The loss of Shock Your Mom is not the only recent change to Kenyon’s party scene. In the last five years, the College has undergone significant policy change that has rapidly altered the nightlife of the school.

Director of Student Engagement and Assistant Dean of Students Laura Kane said that the number of “open” or all-campus parties, which are hosted by student organizations and open to the entire student body, has gone down by more than 50 percent since spring of 2016. That semester there were 23 open parties; last spring there were 10. In that same time frame, the number of parties characterized as “closed,” typically Greek organization formals, has remained consistent.

Kane attributed this trend to national Fraternal Information Programming Group (FIPG) regulations on risk management that many of Kenyon’s Greek organizations must follow; like the policy for athletic team parties, its enforcement has recently gotten stricter. Under these rules, all-campus parties, as they are currently organized at Kenyon, are not allowed for liability reasons. The only Kenyon Greek organizations that do not have to follow FIPG regulations are the three non-national sororities, Zeta Alpha Pi, Theta Delta Phi, and Epsilon Delta Mu, and the coed service organization the Archons Society.

In addition, the College has suspended two different fraternities from campus in the last 10 years. Kenyon’s chapter of Psi Upsilon was suspended in 2010 and has not returned, while the Kenyon chapter of Delta Kappa Epsilon, a frequent host of all-campus parties, was suspended this past summer for four years.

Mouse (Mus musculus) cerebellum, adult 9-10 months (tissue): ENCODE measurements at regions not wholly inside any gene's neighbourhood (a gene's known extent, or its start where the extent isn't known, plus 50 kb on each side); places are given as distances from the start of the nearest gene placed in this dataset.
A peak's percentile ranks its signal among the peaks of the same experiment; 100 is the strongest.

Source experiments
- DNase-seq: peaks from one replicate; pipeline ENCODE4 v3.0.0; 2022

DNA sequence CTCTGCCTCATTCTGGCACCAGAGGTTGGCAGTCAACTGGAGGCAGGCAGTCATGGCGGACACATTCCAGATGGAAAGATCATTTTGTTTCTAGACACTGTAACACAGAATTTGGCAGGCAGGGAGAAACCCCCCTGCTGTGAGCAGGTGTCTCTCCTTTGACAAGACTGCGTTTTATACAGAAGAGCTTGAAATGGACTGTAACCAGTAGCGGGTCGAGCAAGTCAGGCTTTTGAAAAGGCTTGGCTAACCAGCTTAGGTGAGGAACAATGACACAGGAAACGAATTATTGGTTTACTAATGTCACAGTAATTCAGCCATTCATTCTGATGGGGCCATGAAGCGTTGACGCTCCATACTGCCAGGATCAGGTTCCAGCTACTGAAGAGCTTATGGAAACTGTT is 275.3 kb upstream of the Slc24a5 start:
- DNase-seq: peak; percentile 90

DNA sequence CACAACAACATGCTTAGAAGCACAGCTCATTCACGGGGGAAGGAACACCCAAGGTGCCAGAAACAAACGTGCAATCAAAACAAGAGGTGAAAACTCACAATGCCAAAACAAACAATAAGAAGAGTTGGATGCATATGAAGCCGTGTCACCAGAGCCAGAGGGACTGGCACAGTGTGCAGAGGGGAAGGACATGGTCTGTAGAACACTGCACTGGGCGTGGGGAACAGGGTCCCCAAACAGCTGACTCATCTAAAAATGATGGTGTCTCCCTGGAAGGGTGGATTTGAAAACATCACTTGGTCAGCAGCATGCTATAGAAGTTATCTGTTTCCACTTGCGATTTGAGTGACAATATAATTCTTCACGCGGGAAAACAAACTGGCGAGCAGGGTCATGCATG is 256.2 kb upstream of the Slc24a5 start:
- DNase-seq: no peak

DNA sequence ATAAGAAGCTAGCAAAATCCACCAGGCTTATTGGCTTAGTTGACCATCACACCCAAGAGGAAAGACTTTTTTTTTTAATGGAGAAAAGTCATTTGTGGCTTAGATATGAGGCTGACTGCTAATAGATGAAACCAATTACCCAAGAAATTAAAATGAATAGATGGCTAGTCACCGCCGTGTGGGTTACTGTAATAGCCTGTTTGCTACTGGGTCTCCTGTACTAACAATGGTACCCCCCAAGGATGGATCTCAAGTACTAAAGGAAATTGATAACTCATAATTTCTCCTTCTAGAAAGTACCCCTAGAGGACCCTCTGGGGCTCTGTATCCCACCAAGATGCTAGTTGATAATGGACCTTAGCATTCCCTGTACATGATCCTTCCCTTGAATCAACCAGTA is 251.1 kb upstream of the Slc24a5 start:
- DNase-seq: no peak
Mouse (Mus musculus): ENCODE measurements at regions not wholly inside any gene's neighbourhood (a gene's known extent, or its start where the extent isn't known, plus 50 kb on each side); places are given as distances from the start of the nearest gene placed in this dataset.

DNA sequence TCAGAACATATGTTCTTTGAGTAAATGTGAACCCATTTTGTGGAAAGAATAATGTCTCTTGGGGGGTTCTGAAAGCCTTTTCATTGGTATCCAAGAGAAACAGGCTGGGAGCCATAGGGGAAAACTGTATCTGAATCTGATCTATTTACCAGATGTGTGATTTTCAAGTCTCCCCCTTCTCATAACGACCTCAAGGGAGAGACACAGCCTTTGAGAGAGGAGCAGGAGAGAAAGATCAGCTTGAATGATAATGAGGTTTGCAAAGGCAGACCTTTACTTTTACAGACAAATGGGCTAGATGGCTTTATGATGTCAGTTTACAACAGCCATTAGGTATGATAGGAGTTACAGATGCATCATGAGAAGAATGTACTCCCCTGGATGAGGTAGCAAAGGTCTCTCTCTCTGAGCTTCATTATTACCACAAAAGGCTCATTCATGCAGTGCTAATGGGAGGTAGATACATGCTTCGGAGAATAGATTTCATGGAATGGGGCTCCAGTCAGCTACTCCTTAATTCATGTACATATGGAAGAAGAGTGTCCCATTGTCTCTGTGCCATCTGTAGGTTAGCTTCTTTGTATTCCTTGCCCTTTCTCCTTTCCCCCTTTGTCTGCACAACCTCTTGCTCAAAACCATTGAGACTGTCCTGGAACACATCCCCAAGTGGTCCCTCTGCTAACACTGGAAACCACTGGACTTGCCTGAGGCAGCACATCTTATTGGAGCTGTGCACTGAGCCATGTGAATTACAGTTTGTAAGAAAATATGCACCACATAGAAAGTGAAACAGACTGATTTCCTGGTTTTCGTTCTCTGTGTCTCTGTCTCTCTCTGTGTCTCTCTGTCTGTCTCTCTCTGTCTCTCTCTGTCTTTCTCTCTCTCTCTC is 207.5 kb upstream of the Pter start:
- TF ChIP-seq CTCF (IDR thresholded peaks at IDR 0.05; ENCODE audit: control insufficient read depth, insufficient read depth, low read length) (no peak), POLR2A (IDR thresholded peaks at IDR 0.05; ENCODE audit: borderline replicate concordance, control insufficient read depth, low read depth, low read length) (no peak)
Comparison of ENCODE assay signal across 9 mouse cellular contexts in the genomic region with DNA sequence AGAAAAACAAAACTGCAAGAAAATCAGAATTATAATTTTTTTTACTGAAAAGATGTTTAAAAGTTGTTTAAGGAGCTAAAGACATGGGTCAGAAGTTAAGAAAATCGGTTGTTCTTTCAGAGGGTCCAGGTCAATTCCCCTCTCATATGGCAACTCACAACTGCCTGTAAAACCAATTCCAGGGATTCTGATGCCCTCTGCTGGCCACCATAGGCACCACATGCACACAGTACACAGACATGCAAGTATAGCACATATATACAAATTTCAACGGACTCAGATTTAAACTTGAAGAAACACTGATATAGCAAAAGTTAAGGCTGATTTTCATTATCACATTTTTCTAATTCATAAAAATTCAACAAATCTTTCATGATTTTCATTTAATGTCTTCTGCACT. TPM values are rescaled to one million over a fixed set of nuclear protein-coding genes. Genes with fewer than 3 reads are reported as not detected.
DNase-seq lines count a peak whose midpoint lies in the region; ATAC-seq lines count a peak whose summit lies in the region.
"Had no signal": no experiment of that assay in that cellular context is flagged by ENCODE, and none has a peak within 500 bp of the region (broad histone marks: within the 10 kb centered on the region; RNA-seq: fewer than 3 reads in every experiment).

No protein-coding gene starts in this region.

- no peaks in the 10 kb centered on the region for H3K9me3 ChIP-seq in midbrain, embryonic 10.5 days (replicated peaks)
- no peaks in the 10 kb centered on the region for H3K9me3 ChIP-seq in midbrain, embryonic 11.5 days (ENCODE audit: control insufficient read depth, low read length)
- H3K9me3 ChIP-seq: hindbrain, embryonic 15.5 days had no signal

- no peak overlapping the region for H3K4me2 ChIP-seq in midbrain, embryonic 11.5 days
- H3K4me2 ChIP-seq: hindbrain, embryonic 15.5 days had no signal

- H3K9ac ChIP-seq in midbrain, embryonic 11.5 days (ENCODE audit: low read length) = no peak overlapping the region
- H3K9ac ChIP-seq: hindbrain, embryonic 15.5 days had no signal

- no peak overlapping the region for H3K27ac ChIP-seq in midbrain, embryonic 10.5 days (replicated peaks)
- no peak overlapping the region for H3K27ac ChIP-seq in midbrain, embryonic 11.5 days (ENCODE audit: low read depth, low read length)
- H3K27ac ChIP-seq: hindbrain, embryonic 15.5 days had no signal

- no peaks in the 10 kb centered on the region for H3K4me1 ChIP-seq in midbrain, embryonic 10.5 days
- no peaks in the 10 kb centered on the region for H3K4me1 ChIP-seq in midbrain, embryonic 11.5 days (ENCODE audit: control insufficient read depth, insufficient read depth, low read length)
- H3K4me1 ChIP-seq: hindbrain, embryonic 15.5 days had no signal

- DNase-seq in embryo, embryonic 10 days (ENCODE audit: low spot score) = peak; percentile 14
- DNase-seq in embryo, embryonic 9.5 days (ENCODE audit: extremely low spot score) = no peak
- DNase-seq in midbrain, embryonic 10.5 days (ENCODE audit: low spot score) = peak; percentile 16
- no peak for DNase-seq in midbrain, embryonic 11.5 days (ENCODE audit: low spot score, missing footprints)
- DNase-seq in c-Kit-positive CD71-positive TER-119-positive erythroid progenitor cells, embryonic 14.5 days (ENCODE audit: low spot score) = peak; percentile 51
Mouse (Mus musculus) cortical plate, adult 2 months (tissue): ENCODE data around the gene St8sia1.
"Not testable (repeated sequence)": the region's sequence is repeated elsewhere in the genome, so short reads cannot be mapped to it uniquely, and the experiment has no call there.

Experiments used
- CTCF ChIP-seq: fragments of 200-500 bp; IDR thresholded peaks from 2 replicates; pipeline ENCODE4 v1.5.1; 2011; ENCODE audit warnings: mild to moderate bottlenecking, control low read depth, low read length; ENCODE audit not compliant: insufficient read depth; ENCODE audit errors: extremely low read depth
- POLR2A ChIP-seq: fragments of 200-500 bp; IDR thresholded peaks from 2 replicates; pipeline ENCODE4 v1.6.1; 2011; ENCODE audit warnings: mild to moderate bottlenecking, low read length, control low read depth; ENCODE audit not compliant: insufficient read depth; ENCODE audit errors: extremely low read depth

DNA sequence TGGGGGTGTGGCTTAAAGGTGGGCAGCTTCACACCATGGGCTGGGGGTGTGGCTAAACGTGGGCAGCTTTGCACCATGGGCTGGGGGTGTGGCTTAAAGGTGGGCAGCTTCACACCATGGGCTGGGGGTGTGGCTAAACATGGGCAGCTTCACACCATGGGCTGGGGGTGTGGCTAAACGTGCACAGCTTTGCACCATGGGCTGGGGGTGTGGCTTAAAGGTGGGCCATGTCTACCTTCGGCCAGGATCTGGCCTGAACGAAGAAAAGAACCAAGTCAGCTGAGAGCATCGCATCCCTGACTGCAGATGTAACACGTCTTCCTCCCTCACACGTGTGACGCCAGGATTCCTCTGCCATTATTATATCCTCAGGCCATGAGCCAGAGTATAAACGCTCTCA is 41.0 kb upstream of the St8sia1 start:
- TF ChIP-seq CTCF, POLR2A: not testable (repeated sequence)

Another significant change has occurred on campus in the last five years. In January of 2016, the College announced in an all-campus email that the Gambier Grill, colloquially known as the Cove, would be demolished after the College decided not to renew the lease on the building. Snowden and Unity Houses now stand in its place. The destruction of this frequent late-night destination for Kenyon students — popular for its reputation of lackadaisically checking IDs — left students without a place on campus to go late at night for a drink. The Village Inn, which closes earlier and has less bar space than the Cove — not to mention a stricter ID policy that requires students to produce their K-card on top of a valid ID — has not fulfilled this role.

In the years since the Cove’s demolition, the College has seen fewer and fewer older students staying out late. Kane does not attribute this to the closing of the Cove. She sees it as the typical attitude and behavior of a college senior. According to her, upperclass students are less likely to feel the need to go out and binge-drink because of their easy access to alcohol. She thinks that once students turn 21, they aren’t as motivated to leave their houses to drink.

This belief seems to come from her experience with the College’s short-lived and unpopular replacement for the Cove, Peirce Pub. “We gave students a late night spot where they could get food and even alcohol by opening the Pub up on weekends, and very few people took advantage of that opportunity,” she said.